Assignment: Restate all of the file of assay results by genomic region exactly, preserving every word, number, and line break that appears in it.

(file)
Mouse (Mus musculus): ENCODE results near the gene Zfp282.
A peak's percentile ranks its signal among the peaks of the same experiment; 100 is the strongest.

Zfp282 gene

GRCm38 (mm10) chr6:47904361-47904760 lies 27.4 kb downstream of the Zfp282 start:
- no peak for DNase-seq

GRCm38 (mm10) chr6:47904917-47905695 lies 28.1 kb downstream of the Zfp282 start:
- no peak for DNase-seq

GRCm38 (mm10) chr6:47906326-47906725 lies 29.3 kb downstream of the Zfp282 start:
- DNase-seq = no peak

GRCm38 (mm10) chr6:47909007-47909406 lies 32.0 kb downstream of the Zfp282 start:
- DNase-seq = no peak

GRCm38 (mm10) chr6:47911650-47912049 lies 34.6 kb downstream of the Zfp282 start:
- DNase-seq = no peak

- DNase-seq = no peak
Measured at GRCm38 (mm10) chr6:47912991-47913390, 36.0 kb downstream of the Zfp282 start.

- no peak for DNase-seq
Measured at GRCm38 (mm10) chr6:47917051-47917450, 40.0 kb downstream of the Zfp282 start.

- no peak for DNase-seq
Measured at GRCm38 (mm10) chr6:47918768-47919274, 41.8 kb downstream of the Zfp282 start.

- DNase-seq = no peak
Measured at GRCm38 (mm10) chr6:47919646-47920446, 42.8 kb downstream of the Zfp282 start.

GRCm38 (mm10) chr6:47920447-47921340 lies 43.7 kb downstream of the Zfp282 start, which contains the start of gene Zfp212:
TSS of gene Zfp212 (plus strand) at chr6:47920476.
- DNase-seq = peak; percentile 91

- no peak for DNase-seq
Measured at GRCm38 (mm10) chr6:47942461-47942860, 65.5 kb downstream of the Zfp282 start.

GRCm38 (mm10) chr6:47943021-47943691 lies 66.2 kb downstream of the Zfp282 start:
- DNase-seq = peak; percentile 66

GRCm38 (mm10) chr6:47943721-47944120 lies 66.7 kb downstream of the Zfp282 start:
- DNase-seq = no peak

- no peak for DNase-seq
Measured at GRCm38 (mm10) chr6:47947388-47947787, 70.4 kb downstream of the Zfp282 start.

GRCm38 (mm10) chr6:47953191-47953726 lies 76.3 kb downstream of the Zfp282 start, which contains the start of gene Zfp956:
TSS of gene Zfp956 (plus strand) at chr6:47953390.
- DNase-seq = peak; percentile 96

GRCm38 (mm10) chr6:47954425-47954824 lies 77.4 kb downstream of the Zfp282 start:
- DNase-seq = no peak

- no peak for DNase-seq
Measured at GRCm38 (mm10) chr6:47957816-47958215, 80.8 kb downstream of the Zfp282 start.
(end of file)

Mouse (Mus musculus): ENCODE results near the gene Zfp282.
A peak's percentile ranks its signal among the peaks of the same experiment; 100 is the strongest.

Zfp282 gene

GRCm38 (mm10) chr6:47904361-47904760 lies 27.4 kb downstream of the Zfp282 start:
- no peak for DNase-seq

GRCm38 (mm10) chr6:47904917-47905695 lies 28.1 kb downstream of the Zfp282 start:
- no peak for DNase-seq

GRCm38 (mm10) chr6:47906326-47906725 lies 29.3 kb downstream of the Zfp282 start:
- DNase-seq = no peak

GRCm38 (mm10) chr6:47909007-47909406 lies 32.0 kb downstream of the Zfp282 start:
- DNase-seq = no peak

GRCm38 (mm10) chr6:47911650-47912049 lies 34.6 kb downstream of the Zfp282 start:
- DNase-seq = no peak

- DNase-seq = no peak
Measured at GRCm38 (mm10) chr6:47912991-47913390, 36.0 kb downstream of the Zfp282 start.

- no peak for DNase-seq
Measured at GRCm38 (mm10) chr6:47917051-47917450, 40.0 kb downstream of the Zfp282 start.

- no peak for DNase-seq
Measured at GRCm38 (mm10) chr6:47918768-47919274, 41.8 kb downstream of the Zfp282 start.

- DNase-seq = no peak
Measured at GRCm38 (mm10) chr6:47919646-47920446, 42.8 kb downstream of the Zfp282 start.

GRCm38 (mm10) chr6:47920447-47921340 lies 43.7 kb downstream of the Zfp282 start, which contains the start of gene Zfp212:
TSS of gene Zfp212 (plus strand) at chr6:47920476.
- DNase-seq = peak; percentile 91

- no peak for DNase-seq
Measured at GRCm38 (mm10) chr6:47942461-47942860, 65.5 kb downstream of the Zfp282 start.

GRCm38 (mm10) chr6:47943021-47943691 lies 66.2 kb downstream of the Zfp282 start:
- DNase-seq = peak; percentile 66

GRCm38 (mm10) chr6:47943721-47944120 lies 66.7 kb downstream of the Zfp282 start:
- DNase-seq = no peak

- no peak for DNase-seq
Measured at GRCm38 (mm10) chr6:47947388-47947787, 70.4 kb downstream of the Zfp282 start.

GRCm38 (mm10) chr6:47953191-47953726 lies 76.3 kb downstream of the Zfp282 start, which contains the start of gene Zfp956:
TSS of gene Zfp956 (plus strand) at chr6:47953390.
- DNase-seq = peak; percentile 96

GRCm38 (mm10) chr6:47954425-47954824 lies 77.4 kb downstream of the Zfp282 start:
- DNase-seq = no peak

- no peak for DNase-seq
Measured at GRCm38 (mm10) chr6:47957816-47958215, 80.8 kb downstream of the Zfp282 start.